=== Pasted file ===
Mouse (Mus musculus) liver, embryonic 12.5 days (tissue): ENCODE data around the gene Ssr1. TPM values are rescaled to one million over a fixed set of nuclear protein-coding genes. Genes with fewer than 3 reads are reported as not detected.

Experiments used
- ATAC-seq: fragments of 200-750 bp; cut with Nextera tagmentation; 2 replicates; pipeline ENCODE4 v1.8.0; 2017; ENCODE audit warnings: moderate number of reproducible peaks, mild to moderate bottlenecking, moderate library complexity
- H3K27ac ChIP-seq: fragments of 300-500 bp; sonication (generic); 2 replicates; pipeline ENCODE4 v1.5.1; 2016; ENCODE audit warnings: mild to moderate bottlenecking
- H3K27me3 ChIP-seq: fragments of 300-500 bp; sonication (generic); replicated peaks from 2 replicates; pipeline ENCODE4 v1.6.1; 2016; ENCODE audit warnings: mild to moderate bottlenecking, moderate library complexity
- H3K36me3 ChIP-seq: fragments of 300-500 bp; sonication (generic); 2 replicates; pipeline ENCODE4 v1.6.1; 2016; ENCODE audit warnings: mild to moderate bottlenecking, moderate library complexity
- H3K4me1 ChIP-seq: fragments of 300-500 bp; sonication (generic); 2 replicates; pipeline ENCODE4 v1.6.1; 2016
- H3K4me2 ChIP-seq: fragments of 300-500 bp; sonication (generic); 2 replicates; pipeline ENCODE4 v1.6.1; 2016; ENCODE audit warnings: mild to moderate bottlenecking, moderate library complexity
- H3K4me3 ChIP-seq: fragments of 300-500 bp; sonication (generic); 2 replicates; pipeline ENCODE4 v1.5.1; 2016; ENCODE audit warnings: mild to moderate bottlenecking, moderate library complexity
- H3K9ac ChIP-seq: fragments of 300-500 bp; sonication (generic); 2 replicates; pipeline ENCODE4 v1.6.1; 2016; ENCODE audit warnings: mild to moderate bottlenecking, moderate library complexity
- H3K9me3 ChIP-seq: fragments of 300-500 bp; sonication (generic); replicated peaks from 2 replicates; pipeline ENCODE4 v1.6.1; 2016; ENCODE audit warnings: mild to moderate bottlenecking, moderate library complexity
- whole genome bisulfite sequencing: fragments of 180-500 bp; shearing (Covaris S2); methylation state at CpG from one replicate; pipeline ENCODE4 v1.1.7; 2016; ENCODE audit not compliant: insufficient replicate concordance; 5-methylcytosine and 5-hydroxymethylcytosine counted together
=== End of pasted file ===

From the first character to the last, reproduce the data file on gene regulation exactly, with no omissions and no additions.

Mouse (Mus musculus) liver, embryonic 12.5 days (tissue): ENCODE data around the gene Ssr1. TPM values are rescaled to one million over a fixed set of nuclear protein-coding genes. Genes with fewer than 3 reads are reported as not detected.

Experiments used
- ATAC-seq: fragments of 200-750 bp; cut with Nextera tagmentation; 2 replicates; pipeline ENCODE4 v1.8.0; 2017; ENCODE audit warnings: moderate number of reproducible peaks, mild to moderate bottlenecking, moderate library complexity
- H3K27ac ChIP-seq: fragments of 300-500 bp; sonication (generic); 2 replicates; pipeline ENCODE4 v1.5.1; 2016; ENCODE audit warnings: mild to moderate bottlenecking
- H3K27me3 ChIP-seq: fragments of 300-500 bp; sonication (generic); replicated peaks from 2 replicates; pipeline ENCODE4 v1.6.1; 2016; ENCODE audit warnings: mild to moderate bottlenecking, moderate library complexity
- H3K36me3 ChIP-seq: fragments of 300-500 bp; sonication (generic); 2 replicates; pipeline ENCODE4 v1.6.1; 2016; ENCODE audit warnings: mild to moderate bottlenecking, moderate library complexity
- H3K4me1 ChIP-seq: fragments of 300-500 bp; sonication (generic); 2 replicates; pipeline ENCODE4 v1.6.1; 2016
- H3K4me2 ChIP-seq: fragments of 300-500 bp; sonication (generic); 2 replicates; pipeline ENCODE4 v1.6.1; 2016; ENCODE audit warnings: mild to moderate bottlenecking, moderate library complexity
- H3K4me3 ChIP-seq: fragments of 300-500 bp; sonication (generic); 2 replicates; pipeline ENCODE4 v1.5.1; 2016; ENCODE audit warnings: mild to moderate bottlenecking, moderate library complexity
- H3K9ac ChIP-seq: fragments of 300-500 bp; sonication (generic); 2 replicates; pipeline ENCODE4 v1.6.1; 2016; ENCODE audit warnings: mild to moderate bottlenecking, moderate library complexity
- H3K9me3 ChIP-seq: fragments of 300-500 bp; sonication (generic); replicated peaks from 2 replicates; pipeline ENCODE4 v1.6.1; 2016; ENCODE audit warnings: mild to moderate bottlenecking, moderate library complexity
- whole genome bisulfite sequencing: fragments of 180-500 bp; shearing (Covaris S2); methylation state at CpG from one replicate; pipeline ENCODE4 v1.1.7; 2016; ENCODE audit not compliant: insufficient replicate concordance; 5-methylcytosine and 5-hydroxymethylcytosine counted together